Making Chatbots in Shanghai

PhD student Michael Mersiades spent a month in Shanghai working for a startup company, thanks to the China Mobility Program.  A self-confessed language geek, Michael found his skills were in demand.

I was both excited and worried. I had just found out that my application for the China Mobility Program had been successful and UQ Idea Hub was sending me to Shanghai for a month to do an internship in a startup company. It was a wonderful opportunity for me, especially as I had my own startup ambitions. However, the startup world is usually associated with business, IT and engineering students. I'm doing a PhD in Applied Linguistics at the UQ School of Languages and Cultures. What could a language geek like me possibly contribute to a startup in Shanghai?

Several days later, I found out that I had been placed in a company called Rikai Labs. Their website told me that they specialise in making chatbots.

Chatbots? Really? But I don't know anything about chatbots!

A video conference with the Rikai Labs founders was scheduled a week before departure. I was dreading the meeting – anticipating a long discussion of all the things I couldn't do for their chatbot startup.

It turned out, however, that Rikai Labs were in need of my expertise. They were working on a project called Teacherbot, a chatbot that lets Chinese English learners practice their English on WeChat (the Chinese messaging-and-everything-else platform). They wanted to improve on their first Teacherbot iterations, so we spent several hours discussing what directions to take the project in. My role was to find a way to structure a Teacherbot experience that maximised language learning and kept the learners engaged.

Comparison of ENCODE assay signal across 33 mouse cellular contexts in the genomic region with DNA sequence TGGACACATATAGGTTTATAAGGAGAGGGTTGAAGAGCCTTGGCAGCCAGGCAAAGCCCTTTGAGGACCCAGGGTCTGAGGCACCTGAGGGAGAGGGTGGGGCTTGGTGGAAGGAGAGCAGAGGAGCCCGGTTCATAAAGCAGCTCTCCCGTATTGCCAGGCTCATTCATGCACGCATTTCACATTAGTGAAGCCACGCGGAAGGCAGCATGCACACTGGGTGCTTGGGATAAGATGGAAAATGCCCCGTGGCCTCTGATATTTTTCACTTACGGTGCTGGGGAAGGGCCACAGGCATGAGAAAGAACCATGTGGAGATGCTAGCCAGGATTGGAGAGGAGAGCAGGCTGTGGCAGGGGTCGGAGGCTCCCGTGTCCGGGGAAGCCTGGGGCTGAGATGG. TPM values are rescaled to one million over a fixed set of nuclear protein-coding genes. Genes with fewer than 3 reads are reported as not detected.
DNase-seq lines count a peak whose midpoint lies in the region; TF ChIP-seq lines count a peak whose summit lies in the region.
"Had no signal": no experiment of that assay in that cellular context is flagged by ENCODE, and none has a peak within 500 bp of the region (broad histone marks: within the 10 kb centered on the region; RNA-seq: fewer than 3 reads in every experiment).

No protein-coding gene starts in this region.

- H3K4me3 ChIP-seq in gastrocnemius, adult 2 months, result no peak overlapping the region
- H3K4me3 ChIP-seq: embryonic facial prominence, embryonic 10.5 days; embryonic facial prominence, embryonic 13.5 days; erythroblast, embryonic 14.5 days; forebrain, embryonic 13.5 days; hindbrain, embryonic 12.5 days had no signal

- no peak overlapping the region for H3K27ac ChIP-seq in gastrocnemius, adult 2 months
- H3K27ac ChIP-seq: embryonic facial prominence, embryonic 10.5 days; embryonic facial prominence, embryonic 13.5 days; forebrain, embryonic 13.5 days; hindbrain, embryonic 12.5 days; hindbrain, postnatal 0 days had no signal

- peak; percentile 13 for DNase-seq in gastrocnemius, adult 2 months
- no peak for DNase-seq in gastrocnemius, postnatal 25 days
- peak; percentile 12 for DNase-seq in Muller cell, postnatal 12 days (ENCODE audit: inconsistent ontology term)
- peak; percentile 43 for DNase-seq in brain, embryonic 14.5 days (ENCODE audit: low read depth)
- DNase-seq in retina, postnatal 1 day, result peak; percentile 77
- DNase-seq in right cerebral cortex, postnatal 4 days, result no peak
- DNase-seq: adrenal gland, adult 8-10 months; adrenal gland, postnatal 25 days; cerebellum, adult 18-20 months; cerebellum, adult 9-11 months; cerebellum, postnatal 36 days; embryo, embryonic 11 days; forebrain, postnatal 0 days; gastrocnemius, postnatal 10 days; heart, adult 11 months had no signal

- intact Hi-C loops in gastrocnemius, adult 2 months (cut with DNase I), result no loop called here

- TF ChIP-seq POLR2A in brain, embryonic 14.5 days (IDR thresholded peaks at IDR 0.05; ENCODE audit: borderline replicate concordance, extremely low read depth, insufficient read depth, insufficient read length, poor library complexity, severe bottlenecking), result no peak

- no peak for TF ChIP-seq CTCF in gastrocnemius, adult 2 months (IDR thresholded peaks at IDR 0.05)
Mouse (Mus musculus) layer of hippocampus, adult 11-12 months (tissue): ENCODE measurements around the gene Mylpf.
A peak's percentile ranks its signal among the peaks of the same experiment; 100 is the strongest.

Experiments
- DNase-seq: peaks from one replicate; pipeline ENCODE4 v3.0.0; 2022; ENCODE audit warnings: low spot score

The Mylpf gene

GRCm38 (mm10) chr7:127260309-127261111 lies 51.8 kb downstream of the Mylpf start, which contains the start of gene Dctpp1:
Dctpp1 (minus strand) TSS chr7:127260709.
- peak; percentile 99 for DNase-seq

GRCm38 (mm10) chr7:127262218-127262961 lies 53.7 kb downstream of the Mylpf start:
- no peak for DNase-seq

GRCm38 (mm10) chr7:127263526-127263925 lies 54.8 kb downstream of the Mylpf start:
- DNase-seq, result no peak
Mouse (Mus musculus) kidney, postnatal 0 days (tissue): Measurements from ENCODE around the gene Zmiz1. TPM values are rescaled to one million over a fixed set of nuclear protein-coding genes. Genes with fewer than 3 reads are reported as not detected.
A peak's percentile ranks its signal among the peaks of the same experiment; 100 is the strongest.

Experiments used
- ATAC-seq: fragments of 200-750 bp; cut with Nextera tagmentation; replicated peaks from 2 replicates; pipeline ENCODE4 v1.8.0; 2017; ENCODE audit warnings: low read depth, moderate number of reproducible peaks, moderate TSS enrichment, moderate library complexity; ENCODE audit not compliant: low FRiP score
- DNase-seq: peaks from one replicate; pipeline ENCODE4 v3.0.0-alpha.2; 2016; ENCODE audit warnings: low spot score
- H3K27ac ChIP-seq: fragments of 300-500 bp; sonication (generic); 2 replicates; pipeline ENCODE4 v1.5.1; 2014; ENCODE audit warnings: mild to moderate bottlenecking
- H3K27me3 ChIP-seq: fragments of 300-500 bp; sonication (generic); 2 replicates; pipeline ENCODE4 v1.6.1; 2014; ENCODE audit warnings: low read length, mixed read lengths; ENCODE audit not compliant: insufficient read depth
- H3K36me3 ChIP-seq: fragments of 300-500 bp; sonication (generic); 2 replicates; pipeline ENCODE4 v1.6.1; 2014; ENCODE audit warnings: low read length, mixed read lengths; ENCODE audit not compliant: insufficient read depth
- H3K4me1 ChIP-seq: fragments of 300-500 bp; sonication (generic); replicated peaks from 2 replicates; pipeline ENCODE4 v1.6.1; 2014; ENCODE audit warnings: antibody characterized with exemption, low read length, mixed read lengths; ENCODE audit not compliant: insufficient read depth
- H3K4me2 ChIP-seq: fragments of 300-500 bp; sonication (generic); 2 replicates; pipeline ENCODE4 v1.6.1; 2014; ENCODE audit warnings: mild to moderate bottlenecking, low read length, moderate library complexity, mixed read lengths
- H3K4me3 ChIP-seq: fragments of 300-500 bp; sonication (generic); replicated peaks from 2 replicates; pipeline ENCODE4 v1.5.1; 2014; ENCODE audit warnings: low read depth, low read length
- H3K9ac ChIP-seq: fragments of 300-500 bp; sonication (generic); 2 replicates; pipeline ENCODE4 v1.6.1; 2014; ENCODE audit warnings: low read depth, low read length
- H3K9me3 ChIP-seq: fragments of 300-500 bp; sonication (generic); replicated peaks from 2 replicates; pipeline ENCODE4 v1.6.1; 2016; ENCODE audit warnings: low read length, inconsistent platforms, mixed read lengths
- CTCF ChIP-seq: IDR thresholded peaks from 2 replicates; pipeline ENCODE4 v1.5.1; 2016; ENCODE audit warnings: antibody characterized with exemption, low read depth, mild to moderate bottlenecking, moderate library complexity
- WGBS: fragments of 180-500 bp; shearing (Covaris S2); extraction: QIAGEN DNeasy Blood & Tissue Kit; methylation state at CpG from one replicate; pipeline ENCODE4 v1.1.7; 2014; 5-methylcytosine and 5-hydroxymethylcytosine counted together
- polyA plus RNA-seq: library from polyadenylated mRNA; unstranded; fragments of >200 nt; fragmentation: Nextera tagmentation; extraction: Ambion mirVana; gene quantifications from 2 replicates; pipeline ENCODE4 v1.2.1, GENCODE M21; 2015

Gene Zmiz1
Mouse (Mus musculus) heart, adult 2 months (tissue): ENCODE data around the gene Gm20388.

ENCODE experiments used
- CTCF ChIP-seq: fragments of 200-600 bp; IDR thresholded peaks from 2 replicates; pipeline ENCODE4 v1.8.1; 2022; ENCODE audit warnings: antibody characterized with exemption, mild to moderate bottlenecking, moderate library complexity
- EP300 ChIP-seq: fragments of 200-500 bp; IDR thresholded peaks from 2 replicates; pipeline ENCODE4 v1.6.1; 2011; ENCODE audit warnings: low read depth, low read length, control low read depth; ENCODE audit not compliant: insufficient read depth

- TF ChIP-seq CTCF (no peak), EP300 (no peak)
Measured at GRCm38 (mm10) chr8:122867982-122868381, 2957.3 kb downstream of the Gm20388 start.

When I arrived in Shanghai, we immediately got to work experimenting with our ideas from the previous week. They taught me how to program chatbots, and within a week I was applying my expertise of language learning and my imagination to help create chatbot English lessons.

Those who know me know that I often complain about how poorly languages are taught in general, especially online or through language learning apps. It felt good to help rectify this problem and create a new method of language learning that upheld many of the language learning principles I subscribe to.

Over the four weeks I was at Rikai Labs, we experimented with a few different lesson formats, tweaking as we went. By the time I left we had seen a significant increase in learner retention rates, suggesting that Rikai Labs had hit a formula that could become a viable business.

The best news came on my last day at Rikai Labs. The founders asked me if I could find time during my busy PhD schedule to continue to advise them on Teacherbot. In return, they said I could use their WeChat chatbot platform for my own purposes. I had my own idea for a language learning service, and using their platform would allow me to test that idea out at no cost, to see if I had a valid business idea worth pursuing.

In the end, and despite my initial anxiety, I got a lot more out of the China Mobility Program than I had even dared to imagine. I was also able to contribute a lot more than I had expected.

My thanks to Edaan, DC and the rest of the gang at Rikai Labs, and to Nimrod and Ideahub.

Follow Michael's entrepreneur journey on Neon King KongFacebook and Twitter.

Last updated:
13 September 2017